Image: Importance of vacation
He has crunched the numbers and parsed the polls, and columnist Rob Lovitt has come to this very important conclusion: the future of the Great American Vacation is in your hands.
By Travel writer contributor
updated 5/26/2009 6:47:56 PM ET 2009-05-26T22:47:56

Listen up, people; this is important. And by “this,” I mean that vacation you’ve been considering. After crunching the numbers and parsing the polls , I’ve come to the conclusion that the future of the Great American Vacation is in your hands.

The alternative? More stress on the home front, lower productivity in the workplace and a world where the government dictates the rules of relaxation — a concept that’s not as far-fetched as it sounds. Just ask Rep. Alan Grayson (D-Fla.), who last week introduced the Paid Vacation Act of 2009, a first-in-the-nation proposal that would make time off with pay mandatory for millions of people.

“There are certain basic elements that people need to have enjoyable lives,” says the congressman. “They need health care. They need a decent paying job. And for a good life, they need time off.”

Amen to that! But does it really require an act of Congress to make it happen?

No-vacation nation
Heaven knows most Americans (at least those who are still employed) don’t get enough time off. According to the Bureau of Labor Statistics, the average American now works 160 more hours per year than in 1976. And nearly two out of five employed people work more than 40 hours a week, according to the latest data from

And it’s killing us, say the folks at Take Back Your Time, a vacation advocacy group. Men who don’t take regular vacations are 32 percent more likely to die of heart attacks. It’s even worse for workaholic women, who have a 50 percent higher risk — and are more than twice as likely to suffer from depression — than their vacationing counterparts.

Vacation advocates also point out that time off leads to less stress, lower health care costs and greater productivity. Work-related stress and burnout, they say, cost the U.S. economy more than $300 billion per year, and workers have demonstrated impressive gains in productivity in the weeks and months after a vacation. (One New Zealand study, for example, showed that workers slept better and were 30–40 percent more alert on the job upon their return, although presumably not at the same time).

And yet, too many Americans voluntarily forgo the time off they’re entitled to, a condition that Expedia refers to as Vacation Deprivation. According to the company’s latest research, American workers get an average of 13 vacation days per year — the lowest total in the industrial world, by the way — but more than a third of them (34 percent) fail to use it all. On average, each American worker “gives back” three days of vacation per year, an estimated loss of 436 million days in 2009.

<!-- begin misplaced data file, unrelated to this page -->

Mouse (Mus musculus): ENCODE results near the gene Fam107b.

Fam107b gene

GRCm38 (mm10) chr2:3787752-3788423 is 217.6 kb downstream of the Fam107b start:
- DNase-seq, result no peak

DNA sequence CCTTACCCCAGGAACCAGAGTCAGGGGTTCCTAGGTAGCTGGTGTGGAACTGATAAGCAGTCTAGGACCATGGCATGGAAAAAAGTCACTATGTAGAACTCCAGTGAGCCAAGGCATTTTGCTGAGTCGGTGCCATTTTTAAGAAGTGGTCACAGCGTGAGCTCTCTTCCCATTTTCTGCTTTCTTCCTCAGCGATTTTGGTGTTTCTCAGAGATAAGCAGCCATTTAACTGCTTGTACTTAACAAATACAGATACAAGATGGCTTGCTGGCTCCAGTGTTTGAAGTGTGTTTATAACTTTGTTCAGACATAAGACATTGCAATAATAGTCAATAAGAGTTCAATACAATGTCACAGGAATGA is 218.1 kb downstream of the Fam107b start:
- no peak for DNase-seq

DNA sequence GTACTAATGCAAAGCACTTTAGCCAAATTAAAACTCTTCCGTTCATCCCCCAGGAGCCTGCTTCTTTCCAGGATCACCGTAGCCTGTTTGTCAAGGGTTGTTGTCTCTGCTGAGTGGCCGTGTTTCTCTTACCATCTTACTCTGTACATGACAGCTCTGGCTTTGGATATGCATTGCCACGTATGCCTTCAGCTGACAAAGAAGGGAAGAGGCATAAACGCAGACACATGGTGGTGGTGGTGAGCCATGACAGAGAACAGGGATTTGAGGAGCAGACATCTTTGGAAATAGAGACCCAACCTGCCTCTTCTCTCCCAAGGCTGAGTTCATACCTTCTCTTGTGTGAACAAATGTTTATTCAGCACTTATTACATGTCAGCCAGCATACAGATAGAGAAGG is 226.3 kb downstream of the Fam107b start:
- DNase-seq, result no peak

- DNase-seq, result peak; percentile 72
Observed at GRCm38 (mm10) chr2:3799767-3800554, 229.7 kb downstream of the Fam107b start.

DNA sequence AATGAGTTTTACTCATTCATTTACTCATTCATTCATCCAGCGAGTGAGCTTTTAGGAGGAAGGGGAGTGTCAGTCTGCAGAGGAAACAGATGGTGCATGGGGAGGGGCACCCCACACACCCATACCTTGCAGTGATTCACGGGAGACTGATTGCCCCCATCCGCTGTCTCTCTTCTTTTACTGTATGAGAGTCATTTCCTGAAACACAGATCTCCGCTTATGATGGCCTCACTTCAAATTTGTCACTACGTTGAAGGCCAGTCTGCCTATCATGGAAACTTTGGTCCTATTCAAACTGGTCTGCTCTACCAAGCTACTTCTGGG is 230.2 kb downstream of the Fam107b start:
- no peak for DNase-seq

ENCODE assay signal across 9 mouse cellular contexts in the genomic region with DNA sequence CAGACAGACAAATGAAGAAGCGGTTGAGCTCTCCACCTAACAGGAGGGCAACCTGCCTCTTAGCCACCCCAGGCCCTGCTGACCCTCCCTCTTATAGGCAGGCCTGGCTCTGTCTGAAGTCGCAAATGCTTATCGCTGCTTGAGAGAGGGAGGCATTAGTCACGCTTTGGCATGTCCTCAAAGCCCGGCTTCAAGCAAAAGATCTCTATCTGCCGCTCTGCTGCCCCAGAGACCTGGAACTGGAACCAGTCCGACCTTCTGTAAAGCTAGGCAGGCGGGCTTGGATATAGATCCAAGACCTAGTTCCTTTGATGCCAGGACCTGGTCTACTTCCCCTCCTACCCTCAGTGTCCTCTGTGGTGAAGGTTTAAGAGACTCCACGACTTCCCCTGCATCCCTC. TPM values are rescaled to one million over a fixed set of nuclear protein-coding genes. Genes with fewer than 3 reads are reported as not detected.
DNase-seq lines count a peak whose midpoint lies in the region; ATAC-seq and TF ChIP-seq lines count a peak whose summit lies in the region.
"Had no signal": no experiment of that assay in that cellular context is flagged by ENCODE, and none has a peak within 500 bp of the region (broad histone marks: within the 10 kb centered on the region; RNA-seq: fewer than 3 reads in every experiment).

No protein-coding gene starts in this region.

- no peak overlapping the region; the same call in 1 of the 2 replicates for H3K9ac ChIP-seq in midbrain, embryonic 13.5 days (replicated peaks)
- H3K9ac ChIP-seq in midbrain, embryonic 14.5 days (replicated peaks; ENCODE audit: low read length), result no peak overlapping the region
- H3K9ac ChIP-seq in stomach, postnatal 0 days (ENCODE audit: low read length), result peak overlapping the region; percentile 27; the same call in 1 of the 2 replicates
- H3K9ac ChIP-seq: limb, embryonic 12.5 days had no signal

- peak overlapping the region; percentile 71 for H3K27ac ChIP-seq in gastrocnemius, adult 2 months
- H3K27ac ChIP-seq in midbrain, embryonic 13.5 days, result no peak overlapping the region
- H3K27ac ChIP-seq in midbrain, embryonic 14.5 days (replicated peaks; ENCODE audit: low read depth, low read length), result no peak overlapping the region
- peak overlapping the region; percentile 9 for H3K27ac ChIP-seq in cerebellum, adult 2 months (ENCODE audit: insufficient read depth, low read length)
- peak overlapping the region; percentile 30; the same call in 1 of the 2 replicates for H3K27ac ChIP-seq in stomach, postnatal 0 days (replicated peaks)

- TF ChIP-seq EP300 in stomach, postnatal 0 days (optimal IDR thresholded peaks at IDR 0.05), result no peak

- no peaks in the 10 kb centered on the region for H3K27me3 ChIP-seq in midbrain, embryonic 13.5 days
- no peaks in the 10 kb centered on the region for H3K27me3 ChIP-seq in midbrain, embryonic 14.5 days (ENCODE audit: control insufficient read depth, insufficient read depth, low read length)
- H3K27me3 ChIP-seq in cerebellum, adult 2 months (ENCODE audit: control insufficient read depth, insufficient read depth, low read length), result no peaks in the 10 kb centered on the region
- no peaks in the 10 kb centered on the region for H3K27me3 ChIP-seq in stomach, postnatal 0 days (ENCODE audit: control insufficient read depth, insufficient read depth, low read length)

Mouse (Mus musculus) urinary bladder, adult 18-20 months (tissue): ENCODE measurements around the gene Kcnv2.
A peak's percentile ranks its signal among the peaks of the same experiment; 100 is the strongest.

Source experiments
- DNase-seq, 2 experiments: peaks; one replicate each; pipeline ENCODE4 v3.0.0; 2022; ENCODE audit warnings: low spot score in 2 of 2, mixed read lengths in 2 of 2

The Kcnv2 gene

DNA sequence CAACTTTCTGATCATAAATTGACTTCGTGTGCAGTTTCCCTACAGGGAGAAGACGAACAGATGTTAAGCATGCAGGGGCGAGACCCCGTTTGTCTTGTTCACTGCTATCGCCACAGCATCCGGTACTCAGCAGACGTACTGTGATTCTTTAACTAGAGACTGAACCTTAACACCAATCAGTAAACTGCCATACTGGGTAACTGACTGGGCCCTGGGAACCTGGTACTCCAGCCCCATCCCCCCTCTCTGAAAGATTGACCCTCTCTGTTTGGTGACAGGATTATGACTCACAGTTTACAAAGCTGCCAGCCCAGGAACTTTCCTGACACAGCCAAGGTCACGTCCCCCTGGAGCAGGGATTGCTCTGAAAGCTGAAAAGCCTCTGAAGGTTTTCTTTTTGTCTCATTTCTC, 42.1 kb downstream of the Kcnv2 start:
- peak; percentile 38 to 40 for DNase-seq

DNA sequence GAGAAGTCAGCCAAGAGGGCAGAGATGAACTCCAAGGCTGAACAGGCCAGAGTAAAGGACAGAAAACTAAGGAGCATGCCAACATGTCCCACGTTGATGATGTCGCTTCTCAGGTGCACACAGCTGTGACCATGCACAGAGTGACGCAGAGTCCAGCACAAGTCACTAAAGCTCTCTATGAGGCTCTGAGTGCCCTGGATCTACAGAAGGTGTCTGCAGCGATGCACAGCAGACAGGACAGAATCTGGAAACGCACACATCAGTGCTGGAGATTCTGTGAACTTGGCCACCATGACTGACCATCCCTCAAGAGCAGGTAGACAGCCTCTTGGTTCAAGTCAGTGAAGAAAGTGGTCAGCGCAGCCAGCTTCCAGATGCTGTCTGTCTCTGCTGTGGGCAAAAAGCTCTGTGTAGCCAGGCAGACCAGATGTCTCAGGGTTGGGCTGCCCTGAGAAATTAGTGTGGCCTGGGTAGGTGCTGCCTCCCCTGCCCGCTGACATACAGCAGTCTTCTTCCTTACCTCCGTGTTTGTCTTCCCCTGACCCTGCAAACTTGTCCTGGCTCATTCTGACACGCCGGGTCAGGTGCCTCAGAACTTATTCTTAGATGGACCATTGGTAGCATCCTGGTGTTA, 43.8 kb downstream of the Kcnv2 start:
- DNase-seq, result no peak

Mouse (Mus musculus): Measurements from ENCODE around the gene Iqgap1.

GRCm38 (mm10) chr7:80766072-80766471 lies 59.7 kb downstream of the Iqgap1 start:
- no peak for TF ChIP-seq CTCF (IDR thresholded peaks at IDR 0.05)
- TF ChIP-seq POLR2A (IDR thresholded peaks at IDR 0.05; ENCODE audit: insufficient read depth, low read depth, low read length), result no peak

Which, when you think about it, raises an interesting question. If the Paid Vacation Act of 2009 were to become law, would people who already get vacation, but fail to use it, suddenly change their ways? Would they be penalized if they didn’t — and what exactly would you do? Write them up? Dock their pay? Make them take double vacation?

Good intentions, questionable impact
All kidding aside, I have no doubt that Rep. Grayson means well. His bill would require companies with more than 100 employees to provide at least one week of paid vacation after one year of service. The legislation would also mandate two weeks of paid vacation for those companies and one week for companies with at least 50 employees, both effective three years after passage. As Grayson notes, approximately 28 million Americans — roughly a quarter of the work force — currently get no paid vacation at all.

(On the other hand, it’s rather telling that Grayson represents Orlando and its environs and that he came up with the idea during a trip to Disney World. Considering that more paid vacation would almost certainly translate into more visits to the Magic Kingdom, one could be forgiven for seeing little mouse prints all over the legislation. But I digress ...)

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More to the point, perhaps, is whether a Paid Vacation Act would have much effect. Most large companies already provide a week or more of paid vacation. (Full disclosure: As an independent contractor, I don’t get any paid vacation, which, sad to say, makes sense. Who’d pay me? Me?) Besides, at a time when millions are out of work altogether and involuntary, open-ended “vacations” loom over millions more, I would think there are more pressing matters at hand.

In the meantime, the bill will no doubt stir up plenty of debate. Some will see it as a means to protect workers and provide a benefit that every other developed nation already does. Others will view it as a threat to small business and another example of “nanny state” legislation. Ultimately, the issue is probably moot as the proposal almost certainly won’t pass.

Like I said before, your vacation is in your hands.

Rob Lovitt is a frequent contributor to If you'd like to respond to one of his columns or suggest a story idea, drop him an e-mail.

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